Why Veins Get Sore After Having Blood Drawn
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Whether you are donating blood or getting blood tests, when cold, hard steel mixes with delicate inner tissues and veins, many things can go wrong. If you experience unusual or prolonged pain after getting blood drawn, you may be at risk for a rare but serious condition.
- Whether you are donating blood or getting blood tests, when cold, hard steel mixes with delicate inner tissues and veins, many things can go wrong.
- If you experience unusual or prolonged pain after getting blood drawn, you may be at risk for a rare but serious condition.
Image by Flickr.com, courtesy of Peter Dutton
Under-trained or careless technicians might cause damage to your veins, tendons or nerves with improper needle insertion. Make sure the technician is certified and stop the procedure if you feel intense pain.
Image by Flickr.com, courtesy of Todd Huffman
Having blood drawn requires a larger needle than blood tests, causing a higher rate of donor injuries. Nerve damage and chronic pain are the most common symptoms.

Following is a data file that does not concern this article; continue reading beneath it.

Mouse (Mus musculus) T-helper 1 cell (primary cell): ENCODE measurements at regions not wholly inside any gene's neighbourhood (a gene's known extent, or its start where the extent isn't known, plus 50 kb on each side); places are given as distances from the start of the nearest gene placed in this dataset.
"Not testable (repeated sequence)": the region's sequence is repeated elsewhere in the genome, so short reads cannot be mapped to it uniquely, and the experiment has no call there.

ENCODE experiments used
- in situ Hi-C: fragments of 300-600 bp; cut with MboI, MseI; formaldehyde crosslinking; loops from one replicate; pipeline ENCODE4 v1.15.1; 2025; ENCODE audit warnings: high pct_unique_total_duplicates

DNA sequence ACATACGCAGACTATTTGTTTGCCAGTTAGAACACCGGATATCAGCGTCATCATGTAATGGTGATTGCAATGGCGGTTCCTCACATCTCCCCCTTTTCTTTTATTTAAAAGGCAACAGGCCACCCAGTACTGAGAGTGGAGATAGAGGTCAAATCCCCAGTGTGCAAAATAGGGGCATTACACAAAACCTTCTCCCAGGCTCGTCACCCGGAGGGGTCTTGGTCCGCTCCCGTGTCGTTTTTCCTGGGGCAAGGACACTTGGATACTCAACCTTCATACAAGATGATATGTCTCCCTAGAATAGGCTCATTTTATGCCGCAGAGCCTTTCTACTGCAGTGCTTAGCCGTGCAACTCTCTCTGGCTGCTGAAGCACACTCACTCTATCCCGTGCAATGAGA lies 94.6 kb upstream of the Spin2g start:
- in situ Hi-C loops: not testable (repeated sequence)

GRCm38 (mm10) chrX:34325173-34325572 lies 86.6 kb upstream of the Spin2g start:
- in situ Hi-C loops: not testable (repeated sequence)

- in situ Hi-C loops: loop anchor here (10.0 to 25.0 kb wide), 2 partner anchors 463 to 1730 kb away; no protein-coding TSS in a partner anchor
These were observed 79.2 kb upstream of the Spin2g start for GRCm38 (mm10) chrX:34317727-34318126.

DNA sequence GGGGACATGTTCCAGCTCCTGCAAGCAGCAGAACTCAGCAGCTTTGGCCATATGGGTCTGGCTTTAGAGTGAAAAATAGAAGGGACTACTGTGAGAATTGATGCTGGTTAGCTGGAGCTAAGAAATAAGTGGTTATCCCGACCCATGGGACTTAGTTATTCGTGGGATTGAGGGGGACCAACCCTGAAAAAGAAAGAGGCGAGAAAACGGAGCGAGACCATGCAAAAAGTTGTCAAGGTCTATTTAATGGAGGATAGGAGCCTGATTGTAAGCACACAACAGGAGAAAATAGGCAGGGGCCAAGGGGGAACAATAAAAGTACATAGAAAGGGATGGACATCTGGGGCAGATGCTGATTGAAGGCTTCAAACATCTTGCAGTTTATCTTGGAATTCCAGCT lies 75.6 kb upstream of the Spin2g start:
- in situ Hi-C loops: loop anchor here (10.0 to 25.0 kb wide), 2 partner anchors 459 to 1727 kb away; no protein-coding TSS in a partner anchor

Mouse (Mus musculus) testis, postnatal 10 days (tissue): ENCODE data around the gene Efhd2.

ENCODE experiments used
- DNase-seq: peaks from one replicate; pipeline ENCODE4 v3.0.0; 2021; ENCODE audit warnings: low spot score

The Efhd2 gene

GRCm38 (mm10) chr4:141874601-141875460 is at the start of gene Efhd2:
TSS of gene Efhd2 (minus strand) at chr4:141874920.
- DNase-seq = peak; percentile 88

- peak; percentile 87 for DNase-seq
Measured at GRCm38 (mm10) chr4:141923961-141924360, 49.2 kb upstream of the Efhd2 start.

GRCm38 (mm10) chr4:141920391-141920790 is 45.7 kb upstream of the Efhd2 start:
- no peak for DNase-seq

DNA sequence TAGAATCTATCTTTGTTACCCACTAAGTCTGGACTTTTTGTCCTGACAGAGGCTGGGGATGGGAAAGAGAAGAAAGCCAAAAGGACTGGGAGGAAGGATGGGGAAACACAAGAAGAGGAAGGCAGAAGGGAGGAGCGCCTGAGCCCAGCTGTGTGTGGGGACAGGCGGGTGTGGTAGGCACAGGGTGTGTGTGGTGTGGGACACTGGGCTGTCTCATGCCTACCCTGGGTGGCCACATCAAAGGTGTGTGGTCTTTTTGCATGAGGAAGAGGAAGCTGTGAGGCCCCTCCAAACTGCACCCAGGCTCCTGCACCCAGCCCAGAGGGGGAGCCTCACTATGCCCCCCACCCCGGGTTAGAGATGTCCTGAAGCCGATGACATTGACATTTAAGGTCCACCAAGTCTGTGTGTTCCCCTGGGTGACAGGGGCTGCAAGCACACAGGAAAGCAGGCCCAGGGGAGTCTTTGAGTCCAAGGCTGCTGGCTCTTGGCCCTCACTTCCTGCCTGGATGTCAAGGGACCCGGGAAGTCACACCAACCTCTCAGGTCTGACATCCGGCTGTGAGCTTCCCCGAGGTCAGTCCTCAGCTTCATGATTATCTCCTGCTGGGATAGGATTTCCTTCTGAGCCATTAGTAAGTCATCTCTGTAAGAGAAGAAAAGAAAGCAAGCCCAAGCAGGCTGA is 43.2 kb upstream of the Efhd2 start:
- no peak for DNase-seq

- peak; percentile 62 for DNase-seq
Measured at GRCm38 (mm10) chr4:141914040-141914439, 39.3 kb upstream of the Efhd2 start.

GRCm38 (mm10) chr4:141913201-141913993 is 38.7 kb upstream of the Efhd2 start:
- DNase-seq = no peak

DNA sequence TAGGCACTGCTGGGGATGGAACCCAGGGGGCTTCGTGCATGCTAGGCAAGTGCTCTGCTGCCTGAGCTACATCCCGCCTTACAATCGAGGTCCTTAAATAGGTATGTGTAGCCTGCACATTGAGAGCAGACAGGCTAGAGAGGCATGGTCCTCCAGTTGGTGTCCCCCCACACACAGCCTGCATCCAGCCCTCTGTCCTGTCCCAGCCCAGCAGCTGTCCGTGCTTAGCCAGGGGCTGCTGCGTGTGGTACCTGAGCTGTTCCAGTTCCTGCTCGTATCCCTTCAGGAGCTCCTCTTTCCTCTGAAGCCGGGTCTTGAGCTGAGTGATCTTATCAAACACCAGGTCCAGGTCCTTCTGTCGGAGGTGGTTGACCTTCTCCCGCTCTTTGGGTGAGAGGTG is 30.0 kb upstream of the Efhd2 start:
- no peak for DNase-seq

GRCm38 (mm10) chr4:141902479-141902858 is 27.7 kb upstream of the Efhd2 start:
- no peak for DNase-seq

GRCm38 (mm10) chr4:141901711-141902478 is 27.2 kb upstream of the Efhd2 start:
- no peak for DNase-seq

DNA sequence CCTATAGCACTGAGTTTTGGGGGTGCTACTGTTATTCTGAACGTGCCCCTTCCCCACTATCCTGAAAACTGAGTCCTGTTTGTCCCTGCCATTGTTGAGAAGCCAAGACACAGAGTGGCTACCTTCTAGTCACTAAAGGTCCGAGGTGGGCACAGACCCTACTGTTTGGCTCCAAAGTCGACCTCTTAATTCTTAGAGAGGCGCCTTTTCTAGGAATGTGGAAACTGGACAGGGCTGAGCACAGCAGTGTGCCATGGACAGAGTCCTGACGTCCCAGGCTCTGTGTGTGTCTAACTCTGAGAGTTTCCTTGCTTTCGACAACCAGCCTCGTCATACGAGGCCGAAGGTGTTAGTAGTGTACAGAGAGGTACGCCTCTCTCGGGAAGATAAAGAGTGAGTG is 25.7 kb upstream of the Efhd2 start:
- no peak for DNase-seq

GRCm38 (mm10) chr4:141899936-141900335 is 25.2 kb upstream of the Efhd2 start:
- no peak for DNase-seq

According to Dr. Spero Cataland of the Ohio State University College of Medicine, minor pain and irritation is normal for up to 12 hours, but if pain is severe or prolonged you should contact a physician.
According to WebMD, swollen or bleeding veins are a rare and potentially serious condition that can result from bleeding disorders and certain medications.
Some needle injuries cause dangerous invisible bleeding and even lifelong disabilities. If you lose sensation, motor control and suffer from persistent pain, surgery might be the only solution.
Page Turner was destined to be a writer, publishing for the first time at the age of 14. Since that time, she has worked as an writer and editor for publications and websites including The Ray and The Howler. She has published her first children's book and founded a multi-lingual literary magazine while working as a communication studies scholar at the College of Charleston.